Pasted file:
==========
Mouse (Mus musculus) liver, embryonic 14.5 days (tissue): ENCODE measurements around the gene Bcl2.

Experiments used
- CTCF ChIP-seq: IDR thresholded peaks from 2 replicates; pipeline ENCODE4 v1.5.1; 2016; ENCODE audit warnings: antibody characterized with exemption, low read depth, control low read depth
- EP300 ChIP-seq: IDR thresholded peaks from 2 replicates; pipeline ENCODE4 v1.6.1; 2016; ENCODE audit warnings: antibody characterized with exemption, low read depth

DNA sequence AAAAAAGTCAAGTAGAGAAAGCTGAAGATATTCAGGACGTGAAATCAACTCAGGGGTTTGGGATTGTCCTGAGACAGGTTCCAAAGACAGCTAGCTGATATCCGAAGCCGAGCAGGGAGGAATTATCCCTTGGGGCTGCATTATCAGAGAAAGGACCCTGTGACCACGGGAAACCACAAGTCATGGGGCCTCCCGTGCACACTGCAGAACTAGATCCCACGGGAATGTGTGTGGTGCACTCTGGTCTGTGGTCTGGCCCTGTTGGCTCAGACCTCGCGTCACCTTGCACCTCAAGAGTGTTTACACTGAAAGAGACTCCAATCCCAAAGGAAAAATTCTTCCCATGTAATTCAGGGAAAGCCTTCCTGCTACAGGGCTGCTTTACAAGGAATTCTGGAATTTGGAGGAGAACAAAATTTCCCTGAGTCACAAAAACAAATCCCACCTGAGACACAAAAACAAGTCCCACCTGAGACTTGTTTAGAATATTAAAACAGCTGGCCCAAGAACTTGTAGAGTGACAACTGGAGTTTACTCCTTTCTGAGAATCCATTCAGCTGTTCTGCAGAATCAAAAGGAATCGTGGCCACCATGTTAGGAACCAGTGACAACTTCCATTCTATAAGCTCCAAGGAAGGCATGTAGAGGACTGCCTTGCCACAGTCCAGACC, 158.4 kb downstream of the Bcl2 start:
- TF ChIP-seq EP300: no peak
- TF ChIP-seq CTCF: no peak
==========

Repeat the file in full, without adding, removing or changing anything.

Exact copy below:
Mouse (Mus musculus) liver, embryonic 14.5 days (tissue): ENCODE measurements around the gene Bcl2.

Experiments used
- CTCF ChIP-seq: IDR thresholded peaks from 2 replicates; pipeline ENCODE4 v1.5.1; 2016; ENCODE audit warnings: antibody characterized with exemption, low read depth, control low read depth
- EP300 ChIP-seq: IDR thresholded peaks from 2 replicates; pipeline ENCODE4 v1.6.1; 2016; ENCODE audit warnings: antibody characterized with exemption, low read depth

DNA sequence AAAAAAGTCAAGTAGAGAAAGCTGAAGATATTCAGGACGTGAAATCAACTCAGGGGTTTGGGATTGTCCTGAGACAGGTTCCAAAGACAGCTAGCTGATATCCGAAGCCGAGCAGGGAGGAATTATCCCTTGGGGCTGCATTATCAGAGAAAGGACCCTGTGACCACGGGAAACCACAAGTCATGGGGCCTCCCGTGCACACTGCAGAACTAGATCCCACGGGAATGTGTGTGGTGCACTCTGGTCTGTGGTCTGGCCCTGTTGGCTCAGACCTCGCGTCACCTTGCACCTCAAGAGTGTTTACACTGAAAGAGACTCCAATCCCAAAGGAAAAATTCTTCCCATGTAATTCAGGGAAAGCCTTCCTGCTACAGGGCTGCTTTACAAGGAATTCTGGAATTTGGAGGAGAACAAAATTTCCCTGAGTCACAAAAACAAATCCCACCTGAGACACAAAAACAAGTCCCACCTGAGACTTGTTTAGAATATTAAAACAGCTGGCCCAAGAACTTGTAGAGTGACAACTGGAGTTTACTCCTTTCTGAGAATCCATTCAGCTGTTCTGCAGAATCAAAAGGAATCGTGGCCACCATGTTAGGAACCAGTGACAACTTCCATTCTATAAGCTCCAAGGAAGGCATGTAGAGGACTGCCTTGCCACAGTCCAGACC, 158.4 kb downstream of the Bcl2 start:
- TF ChIP-seq EP300: no peak
- TF ChIP-seq CTCF: no peak